W|EPC: Future Of Transportation – Ranking & Evaluating Alternative Fuels – H2 ∙ BEV ∙ Methanol ∙ CNG Hybrid ∙ Ethanol ∙ Ammonia ∙ Diesel ∙ Biofuels
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Alternative Fuel Analysis…Will History Repeat Itself?
In 1992 & 2005, the Department of Energy (DOE) created & amended the Energy Policy Act (EPA) that addressed fuel research and tax benefits for vehicle manufacturing.
Battery Electric Vehicles (BEV), Hydrogen (H2), Hybrids, Biofuels, Ethanol and Methanol were analyzed in 2005, but vehicle manufacturers supported gasoline hybrid vehicles due to technology and production constraints.
Since then, fuel cell technology and global, federal, & state emission guidelines have accelerated innovation and the market is now actively deciding transportation alternatives.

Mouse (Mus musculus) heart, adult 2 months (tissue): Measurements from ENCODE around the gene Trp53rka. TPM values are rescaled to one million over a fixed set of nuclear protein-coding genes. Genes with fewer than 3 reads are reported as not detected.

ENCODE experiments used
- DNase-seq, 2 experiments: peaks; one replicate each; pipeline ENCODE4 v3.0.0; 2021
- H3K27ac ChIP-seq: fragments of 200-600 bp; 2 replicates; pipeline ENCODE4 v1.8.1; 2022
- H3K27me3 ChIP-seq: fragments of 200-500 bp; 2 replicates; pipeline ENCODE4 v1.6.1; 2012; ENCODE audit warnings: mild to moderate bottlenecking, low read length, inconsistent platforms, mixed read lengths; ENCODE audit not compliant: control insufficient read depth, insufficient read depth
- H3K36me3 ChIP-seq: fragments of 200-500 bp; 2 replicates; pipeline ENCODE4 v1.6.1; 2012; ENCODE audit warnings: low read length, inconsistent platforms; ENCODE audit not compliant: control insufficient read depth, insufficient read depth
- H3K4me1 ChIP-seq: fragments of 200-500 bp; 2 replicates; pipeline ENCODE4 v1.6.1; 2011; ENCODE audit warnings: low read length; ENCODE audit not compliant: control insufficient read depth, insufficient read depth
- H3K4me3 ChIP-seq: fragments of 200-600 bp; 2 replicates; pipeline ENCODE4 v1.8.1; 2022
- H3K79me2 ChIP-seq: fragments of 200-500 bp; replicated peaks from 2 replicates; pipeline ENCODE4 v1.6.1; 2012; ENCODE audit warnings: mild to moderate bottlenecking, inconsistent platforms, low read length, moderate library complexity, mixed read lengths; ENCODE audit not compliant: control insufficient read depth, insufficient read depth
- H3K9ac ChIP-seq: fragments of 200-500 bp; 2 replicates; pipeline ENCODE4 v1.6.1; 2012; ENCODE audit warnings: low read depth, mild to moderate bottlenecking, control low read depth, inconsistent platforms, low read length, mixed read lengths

Small Vehicle Applications
BEV have taken a leading role in the small vehicle category with minimal competition from Hydrogen.
Hydrogen’s price, lack of infrastructure, and safety concerns highlight the risk associated with new fuel applications; however, Methanol may have an opportunity to fill this role.
The Roland Gumpert Nathalie markets an impressive range and methanol costs are comparative to BEV, but the $450k price tag limits it’s applications until manufacturing scales up to reduce cost.
Mid-Sized Vehicles and Truck Applications
Fuel energy density becomes a larger role as the size of a vehicle increases.
Fuel storage capacity, energy density, and vehicle efficiency play a large role in the range and cost for a vehicle.
Semi-Truck Range Is A Gating Issue For Future Fuels
New Semi-Truck concepts are ranging from shorter applications (<300 miles) to the long-haul market (>600 mile/day).
Daimler eCascadia seems to make sense for shorter applications and Hyliion’s Compressed Natural Gas (CNG) hybrid semi will likely apply well to long haul trades, if the marketing is as good as advertised.